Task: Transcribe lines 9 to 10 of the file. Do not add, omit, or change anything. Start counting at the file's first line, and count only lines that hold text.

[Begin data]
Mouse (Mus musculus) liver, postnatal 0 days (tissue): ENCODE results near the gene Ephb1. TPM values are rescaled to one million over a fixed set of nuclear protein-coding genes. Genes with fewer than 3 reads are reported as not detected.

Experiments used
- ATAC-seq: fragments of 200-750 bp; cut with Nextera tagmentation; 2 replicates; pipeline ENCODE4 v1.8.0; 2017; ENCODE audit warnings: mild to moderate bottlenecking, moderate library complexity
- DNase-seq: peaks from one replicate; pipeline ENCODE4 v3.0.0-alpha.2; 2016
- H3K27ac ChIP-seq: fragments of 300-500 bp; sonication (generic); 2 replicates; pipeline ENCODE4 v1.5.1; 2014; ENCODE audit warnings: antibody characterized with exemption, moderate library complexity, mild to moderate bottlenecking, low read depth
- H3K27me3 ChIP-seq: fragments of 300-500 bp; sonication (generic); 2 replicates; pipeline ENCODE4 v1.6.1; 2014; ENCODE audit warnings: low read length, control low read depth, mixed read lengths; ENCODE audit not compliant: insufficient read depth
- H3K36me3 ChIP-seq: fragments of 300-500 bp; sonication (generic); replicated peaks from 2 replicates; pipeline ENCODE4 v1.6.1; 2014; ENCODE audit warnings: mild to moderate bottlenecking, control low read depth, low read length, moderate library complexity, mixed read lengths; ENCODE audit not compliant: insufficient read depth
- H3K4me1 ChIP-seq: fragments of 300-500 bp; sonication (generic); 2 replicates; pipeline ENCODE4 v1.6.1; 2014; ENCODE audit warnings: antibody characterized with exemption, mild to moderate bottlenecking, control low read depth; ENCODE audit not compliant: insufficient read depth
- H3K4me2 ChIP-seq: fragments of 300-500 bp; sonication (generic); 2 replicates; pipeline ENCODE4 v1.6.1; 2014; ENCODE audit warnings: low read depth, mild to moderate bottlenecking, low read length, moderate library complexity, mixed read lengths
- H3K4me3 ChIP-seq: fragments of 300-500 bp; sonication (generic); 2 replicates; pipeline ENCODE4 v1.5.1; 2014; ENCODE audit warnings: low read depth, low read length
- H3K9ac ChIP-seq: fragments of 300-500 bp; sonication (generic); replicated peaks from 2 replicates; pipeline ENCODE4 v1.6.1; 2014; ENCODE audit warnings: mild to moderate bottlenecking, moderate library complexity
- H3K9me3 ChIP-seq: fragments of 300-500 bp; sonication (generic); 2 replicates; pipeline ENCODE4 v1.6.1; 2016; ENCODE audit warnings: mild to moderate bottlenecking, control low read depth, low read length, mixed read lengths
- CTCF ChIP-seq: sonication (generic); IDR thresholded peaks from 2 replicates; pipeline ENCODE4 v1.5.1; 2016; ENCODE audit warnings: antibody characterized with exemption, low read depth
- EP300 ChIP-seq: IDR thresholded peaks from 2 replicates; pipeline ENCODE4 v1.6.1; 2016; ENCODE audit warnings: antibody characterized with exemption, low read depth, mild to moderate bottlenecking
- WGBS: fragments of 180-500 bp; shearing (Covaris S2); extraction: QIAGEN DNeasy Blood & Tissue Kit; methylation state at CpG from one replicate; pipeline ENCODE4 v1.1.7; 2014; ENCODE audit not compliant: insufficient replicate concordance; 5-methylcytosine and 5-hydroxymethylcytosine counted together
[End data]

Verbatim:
- H3K4me2 ChIP-seq: fragments of 300-500 bp; sonication (generic); 2 replicates; pipeline ENCODE4 v1.6.1; 2014; ENCODE audit warnings: low read depth, mild to moderate bottlenecking, low read length, moderate library complexity, mixed read lengths
- H3K4me3 ChIP-seq: fragments of 300-500 bp; sonication (generic); 2 replicates; pipeline ENCODE4 v1.5.1; 2014; ENCODE audit warnings: low read depth, low read length